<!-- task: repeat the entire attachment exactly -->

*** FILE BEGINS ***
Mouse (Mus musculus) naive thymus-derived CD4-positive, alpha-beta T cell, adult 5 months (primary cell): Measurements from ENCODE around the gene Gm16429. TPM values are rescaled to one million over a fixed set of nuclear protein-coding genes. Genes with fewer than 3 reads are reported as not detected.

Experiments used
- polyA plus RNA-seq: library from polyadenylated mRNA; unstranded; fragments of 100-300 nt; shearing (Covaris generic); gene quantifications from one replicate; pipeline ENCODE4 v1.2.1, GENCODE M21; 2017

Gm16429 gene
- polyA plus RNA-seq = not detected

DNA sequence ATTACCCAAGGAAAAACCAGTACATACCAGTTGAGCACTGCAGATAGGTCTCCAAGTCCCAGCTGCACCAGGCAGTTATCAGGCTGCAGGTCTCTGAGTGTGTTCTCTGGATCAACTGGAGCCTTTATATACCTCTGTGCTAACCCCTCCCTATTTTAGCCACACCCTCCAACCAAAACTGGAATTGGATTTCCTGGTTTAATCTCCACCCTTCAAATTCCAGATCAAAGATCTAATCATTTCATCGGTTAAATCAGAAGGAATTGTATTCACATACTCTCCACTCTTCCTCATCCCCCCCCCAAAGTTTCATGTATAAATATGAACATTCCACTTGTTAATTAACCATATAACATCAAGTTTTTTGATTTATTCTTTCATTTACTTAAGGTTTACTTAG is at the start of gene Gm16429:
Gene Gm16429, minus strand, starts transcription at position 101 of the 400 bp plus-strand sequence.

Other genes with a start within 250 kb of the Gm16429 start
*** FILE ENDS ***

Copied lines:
Mouse (Mus musculus) naive thymus-derived CD4-positive, alpha-beta T cell, adult 5 months (primary cell): Measurements from ENCODE around the gene Gm16429. TPM values are rescaled to one million over a fixed set of nuclear protein-coding genes. Genes with fewer than 3 reads are reported as not detected.

Experiments used
- polyA plus RNA-seq: library from polyadenylated mRNA; unstranded; fragments of 100-300 nt; shearing (Covaris generic); gene quantifications from one replicate; pipeline ENCODE4 v1.2.1, GENCODE M21; 2017

Gm16429 gene
- polyA plus RNA-seq = not detected

DNA sequence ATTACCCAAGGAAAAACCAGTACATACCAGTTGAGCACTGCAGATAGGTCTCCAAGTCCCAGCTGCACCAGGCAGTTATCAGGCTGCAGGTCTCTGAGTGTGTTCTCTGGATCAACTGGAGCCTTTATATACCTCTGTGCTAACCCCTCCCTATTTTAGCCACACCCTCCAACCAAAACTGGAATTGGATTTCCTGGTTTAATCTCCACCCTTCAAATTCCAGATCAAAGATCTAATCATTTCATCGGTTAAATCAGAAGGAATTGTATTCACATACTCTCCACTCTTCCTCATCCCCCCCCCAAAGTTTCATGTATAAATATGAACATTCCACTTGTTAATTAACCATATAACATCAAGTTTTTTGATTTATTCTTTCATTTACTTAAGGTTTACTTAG is at the start of gene Gm16429:
Gene Gm16429, minus strand, starts transcription at position 101 of the 400 bp plus-strand sequence.

Other genes with a start within 250 kb of the Gm16429 start